Each year, people get caught up in the celebration of Christmas with gifting, visiting, eating
and enjoying their families and friends. Even as I do, they tend to push the real reason for the
holiday to the back burner in favor of the more commercial aspect of the time.

This is a time of the year when old hurts are downplayed and we speak openly to each other
with more warmth and cordiality than in the previous eleven months. That in itself is a good
thing, but it would be much better if we could be so warm and cordial all the time and not just
through a special holiday.

If we are caught up in grief, or grief recovery, Christmas can be a very dark time for us as we
are focused on our loss of a loved one, be they family member or dear friend.  We lost our
youngest daughter on November 14 many years ago, and as we drove to visit my father for
Thanksgiving, I felt as though I was forgetting to bring something very important. That
incomplete feeling stayed with me for a very long time, and not until I had accepted the loss
of Paula did the feeling subside.

We can all take comfort in knowing that even in a death, there are blessings we can embrace
given by our Lord. He sent his son Jesus Christ to save us and bring us to Himself when we
leave this earthly place. Christ was crucified to ransom us from our sins and assure us a
place with His heavenly Father in our hereafter. With the death of our loved ones, we can be
assured that they are at home with God for eternity leaving us with wonderful memories of
them we will cherish the rest of our lives.

We run around and shop for just the right gift for those on our lists because we want them to
enjoy our thoughtfulness, and we receive well-chosen gifts from others' lists with equal
enjoyment. But the greatest gift of all for Christmas is the one that the Lord gave to us: Life
everlasting. Yet, He didn't run around shopping for the perfect gift for us; He had only one gift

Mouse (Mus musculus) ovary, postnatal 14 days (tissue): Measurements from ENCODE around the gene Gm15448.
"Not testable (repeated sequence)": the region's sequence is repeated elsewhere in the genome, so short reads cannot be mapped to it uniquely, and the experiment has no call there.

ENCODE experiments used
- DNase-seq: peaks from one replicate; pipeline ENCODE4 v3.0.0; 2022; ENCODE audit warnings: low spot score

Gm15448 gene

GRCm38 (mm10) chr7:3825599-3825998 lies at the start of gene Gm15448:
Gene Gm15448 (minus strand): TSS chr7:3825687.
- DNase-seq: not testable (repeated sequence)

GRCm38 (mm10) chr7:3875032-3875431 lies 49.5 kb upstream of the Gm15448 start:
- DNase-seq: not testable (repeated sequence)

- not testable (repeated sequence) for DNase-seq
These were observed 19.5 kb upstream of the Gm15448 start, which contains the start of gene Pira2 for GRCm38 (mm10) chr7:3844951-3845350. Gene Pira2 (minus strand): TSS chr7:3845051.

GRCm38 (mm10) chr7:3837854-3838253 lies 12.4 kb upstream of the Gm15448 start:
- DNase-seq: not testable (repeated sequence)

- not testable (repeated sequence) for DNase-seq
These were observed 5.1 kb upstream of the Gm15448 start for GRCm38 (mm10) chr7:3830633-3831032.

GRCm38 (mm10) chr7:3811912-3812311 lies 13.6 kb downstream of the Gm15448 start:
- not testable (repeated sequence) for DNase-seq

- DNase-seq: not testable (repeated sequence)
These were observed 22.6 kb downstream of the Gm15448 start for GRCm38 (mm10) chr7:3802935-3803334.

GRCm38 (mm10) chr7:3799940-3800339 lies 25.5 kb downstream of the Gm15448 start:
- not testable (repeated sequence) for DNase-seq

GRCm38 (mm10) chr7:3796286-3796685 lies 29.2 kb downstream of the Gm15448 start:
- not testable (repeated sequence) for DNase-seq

in mind and it came from His heart of hearts: His only begotten son, Jesus Christ. He came to
live among us in the form of Jesus to experience our wants and desires, and in doing so, He
learned of our deep sinful nature.

It took Him 33 years to arrange for our gift, and then He presented it to us in a most painful
and unselfish way: Jesus' death by crucifixion. But that death was not the end of the story; it
was only the beginning as He was resurrected on the third day and taken up to live with His
father in heaven. His gift prepared the way for us to follow in our death, and as well, the
death of our loved ones.

Through God's gift to us, we should not grieve the loss of our loved ones; we should rejoice
that they have gone home to be with the Lord only a little before us. When we give and
receive our holiday gifts this Christmas, let us all remember the true meaning and purpose of
Christmas and give thanks for the greatest gift that can be given. It is unique in that no one
can ever match the majesty of it; no one can duplicate it, and no one can top it! Our gift is so
magnificent that words alone cannot describe it: That gift is eternal salvation, from God,
through Jesus Christ for all time to come. Thanks be to God!


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